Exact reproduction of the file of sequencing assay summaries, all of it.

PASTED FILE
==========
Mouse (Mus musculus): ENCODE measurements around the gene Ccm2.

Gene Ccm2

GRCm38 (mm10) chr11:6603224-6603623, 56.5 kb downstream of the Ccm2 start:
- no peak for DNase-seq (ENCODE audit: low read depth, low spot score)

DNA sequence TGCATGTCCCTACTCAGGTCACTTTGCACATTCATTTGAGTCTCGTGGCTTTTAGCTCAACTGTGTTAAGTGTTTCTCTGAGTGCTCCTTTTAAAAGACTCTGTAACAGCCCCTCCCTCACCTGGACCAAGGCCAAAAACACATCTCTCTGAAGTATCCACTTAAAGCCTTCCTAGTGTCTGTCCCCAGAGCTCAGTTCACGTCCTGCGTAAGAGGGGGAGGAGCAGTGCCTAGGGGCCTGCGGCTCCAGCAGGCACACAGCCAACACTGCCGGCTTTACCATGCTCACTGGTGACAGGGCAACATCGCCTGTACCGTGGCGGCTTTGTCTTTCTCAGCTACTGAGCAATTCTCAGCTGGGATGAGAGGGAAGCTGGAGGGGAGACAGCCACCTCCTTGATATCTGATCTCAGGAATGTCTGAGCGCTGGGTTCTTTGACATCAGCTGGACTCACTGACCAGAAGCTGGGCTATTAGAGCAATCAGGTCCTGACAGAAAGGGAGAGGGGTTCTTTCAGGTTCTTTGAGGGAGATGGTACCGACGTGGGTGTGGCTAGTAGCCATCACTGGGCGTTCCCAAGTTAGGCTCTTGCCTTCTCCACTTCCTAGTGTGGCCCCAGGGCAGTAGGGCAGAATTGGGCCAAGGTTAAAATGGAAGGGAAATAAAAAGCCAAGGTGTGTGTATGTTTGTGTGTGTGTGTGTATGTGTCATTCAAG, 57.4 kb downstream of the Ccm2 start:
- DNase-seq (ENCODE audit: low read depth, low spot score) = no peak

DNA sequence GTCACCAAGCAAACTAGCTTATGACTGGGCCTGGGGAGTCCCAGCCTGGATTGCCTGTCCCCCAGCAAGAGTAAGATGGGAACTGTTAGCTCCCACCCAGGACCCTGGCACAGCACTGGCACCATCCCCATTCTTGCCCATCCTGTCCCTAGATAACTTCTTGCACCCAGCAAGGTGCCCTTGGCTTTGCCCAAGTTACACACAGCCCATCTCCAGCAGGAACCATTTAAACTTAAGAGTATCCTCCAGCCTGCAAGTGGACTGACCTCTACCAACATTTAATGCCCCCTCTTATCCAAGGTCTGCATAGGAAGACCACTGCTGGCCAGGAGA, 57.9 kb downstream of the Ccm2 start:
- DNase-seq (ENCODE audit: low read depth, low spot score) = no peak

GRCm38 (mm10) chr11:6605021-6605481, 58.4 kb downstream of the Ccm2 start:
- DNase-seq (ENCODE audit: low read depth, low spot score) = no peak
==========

Mouse (Mus musculus): ENCODE measurements around the gene Ccm2.

Gene Ccm2

GRCm38 (mm10) chr11:6603224-6603623, 56.5 kb downstream of the Ccm2 start:
- no peak for DNase-seq (ENCODE audit: low read depth, low spot score)

DNA sequence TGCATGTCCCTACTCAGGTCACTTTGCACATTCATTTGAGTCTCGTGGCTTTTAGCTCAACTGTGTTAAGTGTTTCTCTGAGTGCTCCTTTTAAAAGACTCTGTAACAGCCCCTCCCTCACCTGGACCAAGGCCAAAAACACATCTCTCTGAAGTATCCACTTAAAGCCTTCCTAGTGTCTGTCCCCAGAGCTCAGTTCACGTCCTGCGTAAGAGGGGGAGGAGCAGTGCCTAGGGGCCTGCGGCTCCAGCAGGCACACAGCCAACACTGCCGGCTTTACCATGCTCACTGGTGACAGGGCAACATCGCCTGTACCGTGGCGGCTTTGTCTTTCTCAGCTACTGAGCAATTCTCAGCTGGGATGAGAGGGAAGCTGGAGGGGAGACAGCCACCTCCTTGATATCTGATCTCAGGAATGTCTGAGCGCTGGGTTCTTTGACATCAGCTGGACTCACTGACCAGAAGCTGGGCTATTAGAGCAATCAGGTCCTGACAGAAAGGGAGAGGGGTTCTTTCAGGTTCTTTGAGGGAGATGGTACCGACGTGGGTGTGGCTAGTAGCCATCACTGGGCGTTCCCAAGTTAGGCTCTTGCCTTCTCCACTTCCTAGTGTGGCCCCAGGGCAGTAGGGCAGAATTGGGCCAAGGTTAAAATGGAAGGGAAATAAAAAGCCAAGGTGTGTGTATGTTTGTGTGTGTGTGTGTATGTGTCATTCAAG, 57.4 kb downstream of the Ccm2 start:
- DNase-seq (ENCODE audit: low read depth, low spot score) = no peak

DNA sequence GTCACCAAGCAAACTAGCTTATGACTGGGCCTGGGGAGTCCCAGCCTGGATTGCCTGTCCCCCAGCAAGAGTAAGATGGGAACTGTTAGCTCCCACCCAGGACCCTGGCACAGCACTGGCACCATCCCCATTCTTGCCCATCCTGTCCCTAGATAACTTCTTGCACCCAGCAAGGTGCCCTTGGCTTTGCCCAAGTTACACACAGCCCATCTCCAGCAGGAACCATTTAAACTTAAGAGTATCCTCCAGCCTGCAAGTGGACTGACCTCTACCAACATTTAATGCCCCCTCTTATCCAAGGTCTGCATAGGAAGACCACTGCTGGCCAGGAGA, 57.9 kb downstream of the Ccm2 start:
- DNase-seq (ENCODE audit: low read depth, low spot score) = no peak

GRCm38 (mm10) chr11:6605021-6605481, 58.4 kb downstream of the Ccm2 start:
- DNase-seq (ENCODE audit: low read depth, low spot score) = no peak